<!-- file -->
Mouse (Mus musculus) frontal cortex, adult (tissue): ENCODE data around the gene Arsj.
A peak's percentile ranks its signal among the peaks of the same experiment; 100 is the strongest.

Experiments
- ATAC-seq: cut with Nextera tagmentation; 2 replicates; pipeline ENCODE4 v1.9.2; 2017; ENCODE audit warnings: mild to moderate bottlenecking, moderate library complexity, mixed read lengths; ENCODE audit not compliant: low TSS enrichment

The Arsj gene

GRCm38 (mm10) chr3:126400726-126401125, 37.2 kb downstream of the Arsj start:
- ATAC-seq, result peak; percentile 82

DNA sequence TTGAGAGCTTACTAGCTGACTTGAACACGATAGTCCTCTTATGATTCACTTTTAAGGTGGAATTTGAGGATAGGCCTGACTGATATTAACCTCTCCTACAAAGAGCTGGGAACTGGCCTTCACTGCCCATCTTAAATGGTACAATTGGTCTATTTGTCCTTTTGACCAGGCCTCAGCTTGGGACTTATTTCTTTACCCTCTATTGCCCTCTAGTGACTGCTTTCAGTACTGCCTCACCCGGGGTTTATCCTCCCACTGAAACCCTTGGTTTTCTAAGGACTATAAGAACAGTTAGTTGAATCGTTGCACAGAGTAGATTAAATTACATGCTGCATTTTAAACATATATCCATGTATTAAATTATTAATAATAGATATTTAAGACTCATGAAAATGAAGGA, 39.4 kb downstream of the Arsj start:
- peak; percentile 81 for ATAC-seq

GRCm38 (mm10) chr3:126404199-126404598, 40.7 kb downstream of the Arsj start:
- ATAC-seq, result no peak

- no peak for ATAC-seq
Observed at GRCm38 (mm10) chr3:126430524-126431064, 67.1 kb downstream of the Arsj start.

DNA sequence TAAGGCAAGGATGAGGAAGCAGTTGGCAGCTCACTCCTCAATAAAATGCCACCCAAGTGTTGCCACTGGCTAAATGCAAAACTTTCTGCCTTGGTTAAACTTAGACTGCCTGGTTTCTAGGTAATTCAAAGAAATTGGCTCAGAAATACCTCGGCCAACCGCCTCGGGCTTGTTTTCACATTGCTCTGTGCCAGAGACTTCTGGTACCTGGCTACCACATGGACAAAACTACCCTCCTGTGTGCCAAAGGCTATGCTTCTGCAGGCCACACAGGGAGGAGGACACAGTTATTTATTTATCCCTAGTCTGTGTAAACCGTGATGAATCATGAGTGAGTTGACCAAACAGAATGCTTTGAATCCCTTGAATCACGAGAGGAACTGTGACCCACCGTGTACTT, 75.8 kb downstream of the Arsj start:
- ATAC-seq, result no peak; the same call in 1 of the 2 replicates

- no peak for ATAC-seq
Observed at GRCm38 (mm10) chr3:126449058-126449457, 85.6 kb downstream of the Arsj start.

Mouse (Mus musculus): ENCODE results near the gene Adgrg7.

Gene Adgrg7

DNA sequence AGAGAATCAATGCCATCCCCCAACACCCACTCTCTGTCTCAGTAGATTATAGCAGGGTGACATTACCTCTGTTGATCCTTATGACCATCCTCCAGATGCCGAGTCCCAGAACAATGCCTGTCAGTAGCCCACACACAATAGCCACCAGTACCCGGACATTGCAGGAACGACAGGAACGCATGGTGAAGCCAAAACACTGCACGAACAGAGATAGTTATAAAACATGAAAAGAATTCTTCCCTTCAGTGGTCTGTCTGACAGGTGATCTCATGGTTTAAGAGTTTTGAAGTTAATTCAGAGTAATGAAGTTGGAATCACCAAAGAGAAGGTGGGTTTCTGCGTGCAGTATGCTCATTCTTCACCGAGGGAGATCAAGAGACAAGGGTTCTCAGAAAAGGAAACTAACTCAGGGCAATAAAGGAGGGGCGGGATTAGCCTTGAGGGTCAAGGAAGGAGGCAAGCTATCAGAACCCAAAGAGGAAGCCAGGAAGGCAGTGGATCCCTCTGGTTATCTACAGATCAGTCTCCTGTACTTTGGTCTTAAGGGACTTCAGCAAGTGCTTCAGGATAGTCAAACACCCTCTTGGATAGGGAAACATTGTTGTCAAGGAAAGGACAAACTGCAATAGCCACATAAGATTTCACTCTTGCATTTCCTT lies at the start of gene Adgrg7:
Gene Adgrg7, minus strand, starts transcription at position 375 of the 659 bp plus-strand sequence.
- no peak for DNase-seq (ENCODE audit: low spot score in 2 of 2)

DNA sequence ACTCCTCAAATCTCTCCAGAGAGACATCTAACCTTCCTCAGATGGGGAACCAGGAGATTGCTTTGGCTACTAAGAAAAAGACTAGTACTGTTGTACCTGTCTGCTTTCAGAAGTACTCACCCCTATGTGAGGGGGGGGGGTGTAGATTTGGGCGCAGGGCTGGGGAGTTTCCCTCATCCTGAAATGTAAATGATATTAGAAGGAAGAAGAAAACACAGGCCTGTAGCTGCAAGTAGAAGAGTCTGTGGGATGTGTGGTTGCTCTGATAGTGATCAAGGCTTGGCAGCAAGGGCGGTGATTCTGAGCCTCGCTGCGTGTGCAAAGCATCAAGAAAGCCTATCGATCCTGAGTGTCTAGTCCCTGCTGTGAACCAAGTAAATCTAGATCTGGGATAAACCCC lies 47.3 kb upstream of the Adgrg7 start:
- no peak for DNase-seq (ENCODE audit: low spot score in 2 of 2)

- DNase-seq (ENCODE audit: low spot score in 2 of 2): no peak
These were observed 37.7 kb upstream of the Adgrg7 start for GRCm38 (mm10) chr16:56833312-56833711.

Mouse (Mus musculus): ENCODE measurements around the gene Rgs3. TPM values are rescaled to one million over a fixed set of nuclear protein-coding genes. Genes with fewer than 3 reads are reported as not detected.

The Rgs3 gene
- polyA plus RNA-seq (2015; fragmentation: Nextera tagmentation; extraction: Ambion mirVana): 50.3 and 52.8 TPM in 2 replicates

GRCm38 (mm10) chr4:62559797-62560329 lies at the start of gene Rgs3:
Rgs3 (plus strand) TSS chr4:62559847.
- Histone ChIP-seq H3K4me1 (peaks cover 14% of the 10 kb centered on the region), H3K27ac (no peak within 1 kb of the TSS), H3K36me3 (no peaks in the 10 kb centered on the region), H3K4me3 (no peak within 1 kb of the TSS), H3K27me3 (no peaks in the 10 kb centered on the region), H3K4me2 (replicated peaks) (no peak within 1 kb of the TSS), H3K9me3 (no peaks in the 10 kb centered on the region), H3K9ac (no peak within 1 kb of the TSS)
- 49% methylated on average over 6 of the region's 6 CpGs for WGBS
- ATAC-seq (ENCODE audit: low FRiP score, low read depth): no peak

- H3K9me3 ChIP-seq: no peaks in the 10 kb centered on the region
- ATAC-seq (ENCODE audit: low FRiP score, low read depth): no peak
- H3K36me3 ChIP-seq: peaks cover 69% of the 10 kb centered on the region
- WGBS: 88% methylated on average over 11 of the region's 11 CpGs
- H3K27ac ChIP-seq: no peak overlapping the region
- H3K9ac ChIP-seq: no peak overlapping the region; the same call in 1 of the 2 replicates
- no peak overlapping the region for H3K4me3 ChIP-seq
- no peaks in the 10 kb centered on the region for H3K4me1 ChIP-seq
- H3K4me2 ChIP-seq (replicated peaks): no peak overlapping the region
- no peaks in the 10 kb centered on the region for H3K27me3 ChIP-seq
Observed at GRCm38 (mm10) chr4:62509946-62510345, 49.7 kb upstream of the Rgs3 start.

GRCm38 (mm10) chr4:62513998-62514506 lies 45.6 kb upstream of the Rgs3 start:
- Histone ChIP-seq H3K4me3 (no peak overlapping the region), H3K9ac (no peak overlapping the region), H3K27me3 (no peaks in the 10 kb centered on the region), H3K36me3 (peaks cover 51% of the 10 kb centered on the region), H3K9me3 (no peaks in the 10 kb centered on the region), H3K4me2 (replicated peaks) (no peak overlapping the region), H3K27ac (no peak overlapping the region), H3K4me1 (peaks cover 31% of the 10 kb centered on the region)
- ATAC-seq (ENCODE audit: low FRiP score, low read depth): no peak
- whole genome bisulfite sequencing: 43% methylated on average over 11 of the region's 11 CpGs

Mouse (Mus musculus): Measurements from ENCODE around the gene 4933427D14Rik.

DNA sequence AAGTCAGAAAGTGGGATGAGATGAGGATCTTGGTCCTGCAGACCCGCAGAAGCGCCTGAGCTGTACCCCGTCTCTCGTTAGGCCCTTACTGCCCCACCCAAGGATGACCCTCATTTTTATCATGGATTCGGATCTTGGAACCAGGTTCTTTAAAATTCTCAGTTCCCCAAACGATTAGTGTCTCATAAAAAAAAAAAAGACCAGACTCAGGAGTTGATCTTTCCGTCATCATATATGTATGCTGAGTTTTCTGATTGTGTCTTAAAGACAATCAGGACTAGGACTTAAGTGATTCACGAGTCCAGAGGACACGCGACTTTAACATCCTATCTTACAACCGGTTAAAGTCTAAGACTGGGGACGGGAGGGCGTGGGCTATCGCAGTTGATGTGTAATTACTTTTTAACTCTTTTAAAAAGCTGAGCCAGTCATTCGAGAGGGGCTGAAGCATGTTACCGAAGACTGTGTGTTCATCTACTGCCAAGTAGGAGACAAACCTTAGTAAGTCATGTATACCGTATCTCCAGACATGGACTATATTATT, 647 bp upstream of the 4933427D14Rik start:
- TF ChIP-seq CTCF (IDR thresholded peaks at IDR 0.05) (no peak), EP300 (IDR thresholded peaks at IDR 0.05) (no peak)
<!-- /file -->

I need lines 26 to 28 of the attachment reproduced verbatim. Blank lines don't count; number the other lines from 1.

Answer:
These were observed 37.7 kb upstream of the Adgrg7 start for GRCm38 (mm10) chr16:56833312-56833711.

Mouse (Mus musculus): ENCODE measurements around the gene Rgs3. TPM values are rescaled to one million over a fixed set of nuclear protein-coding genes. Genes with fewer than 3 reads are reported as not detected.

The Rgs3 gene